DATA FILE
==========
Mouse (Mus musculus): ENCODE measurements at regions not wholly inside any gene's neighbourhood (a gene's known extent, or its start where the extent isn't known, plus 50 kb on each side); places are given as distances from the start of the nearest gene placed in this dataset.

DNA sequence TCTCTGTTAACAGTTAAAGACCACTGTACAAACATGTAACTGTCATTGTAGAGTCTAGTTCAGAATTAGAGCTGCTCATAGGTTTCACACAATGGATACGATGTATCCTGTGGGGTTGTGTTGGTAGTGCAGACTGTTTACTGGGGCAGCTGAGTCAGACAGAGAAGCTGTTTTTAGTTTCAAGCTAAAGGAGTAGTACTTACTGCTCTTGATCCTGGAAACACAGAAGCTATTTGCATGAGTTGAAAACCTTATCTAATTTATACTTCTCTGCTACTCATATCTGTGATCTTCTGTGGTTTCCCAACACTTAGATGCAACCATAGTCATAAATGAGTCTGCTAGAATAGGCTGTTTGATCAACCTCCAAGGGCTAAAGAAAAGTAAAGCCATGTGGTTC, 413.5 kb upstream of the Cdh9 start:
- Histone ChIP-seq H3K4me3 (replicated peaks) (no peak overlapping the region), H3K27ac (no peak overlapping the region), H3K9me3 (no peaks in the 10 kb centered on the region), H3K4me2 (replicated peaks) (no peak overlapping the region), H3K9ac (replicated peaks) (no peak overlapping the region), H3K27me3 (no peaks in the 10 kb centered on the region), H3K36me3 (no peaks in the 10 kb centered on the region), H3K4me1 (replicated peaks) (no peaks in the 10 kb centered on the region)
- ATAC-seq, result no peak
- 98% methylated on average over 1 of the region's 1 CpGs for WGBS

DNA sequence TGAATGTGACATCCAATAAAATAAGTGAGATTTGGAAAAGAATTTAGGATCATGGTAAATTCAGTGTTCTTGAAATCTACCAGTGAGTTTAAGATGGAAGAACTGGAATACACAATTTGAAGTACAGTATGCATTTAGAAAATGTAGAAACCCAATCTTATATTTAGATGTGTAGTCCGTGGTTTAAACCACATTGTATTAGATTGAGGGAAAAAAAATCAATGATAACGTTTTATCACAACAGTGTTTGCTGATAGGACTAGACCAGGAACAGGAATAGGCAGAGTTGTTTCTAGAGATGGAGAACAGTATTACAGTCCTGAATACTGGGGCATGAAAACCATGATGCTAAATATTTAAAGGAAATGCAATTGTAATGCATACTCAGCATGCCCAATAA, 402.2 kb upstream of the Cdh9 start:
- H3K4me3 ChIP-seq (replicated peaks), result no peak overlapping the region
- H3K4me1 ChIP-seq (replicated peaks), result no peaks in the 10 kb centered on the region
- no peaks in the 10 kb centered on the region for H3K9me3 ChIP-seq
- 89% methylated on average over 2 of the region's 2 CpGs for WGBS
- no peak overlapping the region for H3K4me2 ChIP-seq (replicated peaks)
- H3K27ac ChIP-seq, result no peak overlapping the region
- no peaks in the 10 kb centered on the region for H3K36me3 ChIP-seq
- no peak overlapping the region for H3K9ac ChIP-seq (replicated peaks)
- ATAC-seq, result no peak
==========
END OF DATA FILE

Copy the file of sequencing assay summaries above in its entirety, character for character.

Mouse (Mus musculus): ENCODE measurements at regions not wholly inside any gene's neighbourhood (a gene's known extent, or its start where the extent isn't known, plus 50 kb on each side); places are given as distances from the start of the nearest gene placed in this dataset.

DNA sequence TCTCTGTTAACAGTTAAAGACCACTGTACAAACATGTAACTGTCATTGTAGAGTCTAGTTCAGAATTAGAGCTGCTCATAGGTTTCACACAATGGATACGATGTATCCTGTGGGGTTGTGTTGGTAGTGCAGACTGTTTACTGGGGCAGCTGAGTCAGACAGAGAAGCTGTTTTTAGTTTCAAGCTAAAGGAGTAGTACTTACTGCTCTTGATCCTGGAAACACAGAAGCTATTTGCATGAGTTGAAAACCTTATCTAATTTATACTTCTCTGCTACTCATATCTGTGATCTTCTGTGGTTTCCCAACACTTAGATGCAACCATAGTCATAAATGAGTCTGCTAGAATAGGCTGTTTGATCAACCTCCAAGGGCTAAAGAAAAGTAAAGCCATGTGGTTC, 413.5 kb upstream of the Cdh9 start:
- Histone ChIP-seq H3K4me3 (replicated peaks) (no peak overlapping the region), H3K27ac (no peak overlapping the region), H3K9me3 (no peaks in the 10 kb centered on the region), H3K4me2 (replicated peaks) (no peak overlapping the region), H3K9ac (replicated peaks) (no peak overlapping the region), H3K27me3 (no peaks in the 10 kb centered on the region), H3K36me3 (no peaks in the 10 kb centered on the region), H3K4me1 (replicated peaks) (no peaks in the 10 kb centered on the region)
- ATAC-seq, result no peak
- 98% methylated on average over 1 of the region's 1 CpGs for WGBS

DNA sequence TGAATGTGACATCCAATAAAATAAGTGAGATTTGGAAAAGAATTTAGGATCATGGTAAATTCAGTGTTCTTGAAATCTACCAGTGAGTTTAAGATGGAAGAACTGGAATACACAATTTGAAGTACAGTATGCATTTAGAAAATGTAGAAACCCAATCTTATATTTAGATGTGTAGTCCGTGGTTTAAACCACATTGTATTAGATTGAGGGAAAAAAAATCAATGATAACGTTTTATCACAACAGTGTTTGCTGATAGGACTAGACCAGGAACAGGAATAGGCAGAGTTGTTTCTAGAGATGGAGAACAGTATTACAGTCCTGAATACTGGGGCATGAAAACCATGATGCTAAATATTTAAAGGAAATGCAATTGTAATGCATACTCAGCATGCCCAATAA, 402.2 kb upstream of the Cdh9 start:
- H3K4me3 ChIP-seq (replicated peaks), result no peak overlapping the region
- H3K4me1 ChIP-seq (replicated peaks), result no peaks in the 10 kb centered on the region
- no peaks in the 10 kb centered on the region for H3K9me3 ChIP-seq
- 89% methylated on average over 2 of the region's 2 CpGs for WGBS
- no peak overlapping the region for H3K4me2 ChIP-seq (replicated peaks)
- H3K27ac ChIP-seq, result no peak overlapping the region
- no peaks in the 10 kb centered on the region for H3K36me3 ChIP-seq
- no peak overlapping the region for H3K9ac ChIP-seq (replicated peaks)
- ATAC-seq, result no peak